I blogged some time back about the scummy Autoadmit folks and so it was with a certain amount of shadenfreude that I read the WSJ Law Blog post detailing the latest bad news to hit AutoAdmit, its (former) proprietor Mr Ciolli and its sleazy commenters. However, having said that, I'm going to align myself with Profs Althouse, Reynolds and Volokh and say that I don't see how the ladies who were insulted have a legal leg to stand on here. Indeed I would say that suing the scum is actually going to be counterproductive because it
gains additional publicity which is just what the Jane Does don't need (or at least I would have thought they didn't)
potentially makes the scum look like victims
has horrible ramifications for free speech if successful
has some fairly unpleasant ramifications for internet privacy if unsuccessful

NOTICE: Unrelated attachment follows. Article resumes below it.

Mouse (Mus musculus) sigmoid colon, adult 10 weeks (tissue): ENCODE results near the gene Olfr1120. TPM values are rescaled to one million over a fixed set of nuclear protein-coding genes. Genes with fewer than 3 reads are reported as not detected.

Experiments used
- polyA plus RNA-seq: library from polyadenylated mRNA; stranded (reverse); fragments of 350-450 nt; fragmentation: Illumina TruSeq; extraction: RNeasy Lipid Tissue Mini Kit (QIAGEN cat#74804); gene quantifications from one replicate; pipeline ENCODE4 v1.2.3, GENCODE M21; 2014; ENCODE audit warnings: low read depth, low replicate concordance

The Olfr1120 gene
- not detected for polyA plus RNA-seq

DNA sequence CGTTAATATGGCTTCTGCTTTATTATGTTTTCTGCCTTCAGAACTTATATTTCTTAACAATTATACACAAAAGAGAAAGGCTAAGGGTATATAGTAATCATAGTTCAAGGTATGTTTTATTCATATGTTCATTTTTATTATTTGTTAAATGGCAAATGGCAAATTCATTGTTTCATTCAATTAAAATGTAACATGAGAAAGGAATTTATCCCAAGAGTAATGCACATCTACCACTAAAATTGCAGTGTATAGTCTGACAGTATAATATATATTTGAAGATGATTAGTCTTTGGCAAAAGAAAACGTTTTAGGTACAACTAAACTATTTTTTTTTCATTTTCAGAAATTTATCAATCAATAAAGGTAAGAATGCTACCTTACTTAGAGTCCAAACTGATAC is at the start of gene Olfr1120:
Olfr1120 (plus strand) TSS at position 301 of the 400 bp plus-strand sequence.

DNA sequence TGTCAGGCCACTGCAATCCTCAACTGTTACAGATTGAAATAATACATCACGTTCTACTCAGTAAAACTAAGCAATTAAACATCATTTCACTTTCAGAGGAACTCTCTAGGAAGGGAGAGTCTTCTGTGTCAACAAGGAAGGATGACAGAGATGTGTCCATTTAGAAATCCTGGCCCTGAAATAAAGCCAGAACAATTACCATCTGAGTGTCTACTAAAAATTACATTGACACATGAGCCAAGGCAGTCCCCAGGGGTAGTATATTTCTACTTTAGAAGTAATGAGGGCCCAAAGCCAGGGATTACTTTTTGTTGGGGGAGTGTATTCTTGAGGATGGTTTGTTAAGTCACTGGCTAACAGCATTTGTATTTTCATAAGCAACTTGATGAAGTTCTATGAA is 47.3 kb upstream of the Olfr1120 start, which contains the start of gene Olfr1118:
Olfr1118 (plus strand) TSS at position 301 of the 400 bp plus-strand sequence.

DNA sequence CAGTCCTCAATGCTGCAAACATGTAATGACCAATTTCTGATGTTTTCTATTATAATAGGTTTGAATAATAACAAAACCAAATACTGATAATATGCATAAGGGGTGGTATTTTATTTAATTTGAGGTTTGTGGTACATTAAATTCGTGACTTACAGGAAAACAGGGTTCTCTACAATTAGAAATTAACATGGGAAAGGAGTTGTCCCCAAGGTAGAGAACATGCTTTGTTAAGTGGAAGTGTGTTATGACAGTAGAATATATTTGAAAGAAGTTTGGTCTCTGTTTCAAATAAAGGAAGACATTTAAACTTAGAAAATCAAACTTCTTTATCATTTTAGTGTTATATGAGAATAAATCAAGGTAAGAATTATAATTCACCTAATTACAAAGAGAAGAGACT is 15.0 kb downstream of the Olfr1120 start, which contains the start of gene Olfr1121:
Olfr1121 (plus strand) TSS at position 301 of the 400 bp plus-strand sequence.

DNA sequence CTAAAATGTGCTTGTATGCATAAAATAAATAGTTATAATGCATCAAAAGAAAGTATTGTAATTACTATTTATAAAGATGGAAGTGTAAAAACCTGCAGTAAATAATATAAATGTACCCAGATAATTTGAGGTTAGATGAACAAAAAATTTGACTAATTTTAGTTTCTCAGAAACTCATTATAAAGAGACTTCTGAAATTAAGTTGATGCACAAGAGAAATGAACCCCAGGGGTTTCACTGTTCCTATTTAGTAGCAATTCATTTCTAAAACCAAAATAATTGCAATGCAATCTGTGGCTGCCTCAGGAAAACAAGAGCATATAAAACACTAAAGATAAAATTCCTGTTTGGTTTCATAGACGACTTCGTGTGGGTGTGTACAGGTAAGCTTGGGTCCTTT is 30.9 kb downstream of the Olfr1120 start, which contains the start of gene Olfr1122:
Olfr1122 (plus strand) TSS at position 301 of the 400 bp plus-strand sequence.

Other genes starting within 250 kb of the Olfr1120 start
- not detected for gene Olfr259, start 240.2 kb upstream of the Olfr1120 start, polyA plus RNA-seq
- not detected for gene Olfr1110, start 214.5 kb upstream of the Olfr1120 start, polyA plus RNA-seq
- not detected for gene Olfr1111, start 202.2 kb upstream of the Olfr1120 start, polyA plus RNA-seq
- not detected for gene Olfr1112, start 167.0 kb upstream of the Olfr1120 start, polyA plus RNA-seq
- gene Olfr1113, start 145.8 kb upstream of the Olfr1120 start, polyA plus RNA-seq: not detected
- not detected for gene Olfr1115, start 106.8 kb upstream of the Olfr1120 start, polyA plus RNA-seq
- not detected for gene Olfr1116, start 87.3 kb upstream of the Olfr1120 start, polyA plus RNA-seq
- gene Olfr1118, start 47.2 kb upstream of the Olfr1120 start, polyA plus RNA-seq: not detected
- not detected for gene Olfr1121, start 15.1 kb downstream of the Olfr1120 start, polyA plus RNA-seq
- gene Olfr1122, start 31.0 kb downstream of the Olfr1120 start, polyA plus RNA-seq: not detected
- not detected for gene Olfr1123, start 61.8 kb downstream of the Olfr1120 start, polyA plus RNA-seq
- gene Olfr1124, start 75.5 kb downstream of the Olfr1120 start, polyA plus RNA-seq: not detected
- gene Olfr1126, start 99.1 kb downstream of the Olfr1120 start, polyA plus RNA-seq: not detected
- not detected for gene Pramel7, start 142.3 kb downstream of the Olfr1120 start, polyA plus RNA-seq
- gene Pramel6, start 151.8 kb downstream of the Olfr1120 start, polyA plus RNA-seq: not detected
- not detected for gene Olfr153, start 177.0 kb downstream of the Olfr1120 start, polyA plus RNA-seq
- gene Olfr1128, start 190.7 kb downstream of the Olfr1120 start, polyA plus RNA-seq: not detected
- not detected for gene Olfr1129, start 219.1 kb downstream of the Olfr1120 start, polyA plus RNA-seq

In other words taking this case to court is likely to be counter-productive, although I completely understand people like Jill being happy to see it happen and I also agree with her that picking on law students is always going to raise the possibility of legal action.
So what is the right remedy? Well so far I'd say the right action has been publicity. The best thing to do, IMO, would be to identify the anonymous commenters and publicise their names. This should get them in as much difficulty with potential employers as they seem to have caused for their victims and would be an object lesson to the rest of the (student) world that writing about someone in a public forum says as much about the writer as the subject. In other words if you want write sexist comments in a public place about some total babe of a fellow student that is fine and dandy, but you have to understand that other people later on are going tothink you are some sleazy male chauvinist pig and may decide not to offer youa job (or whatever) based on this.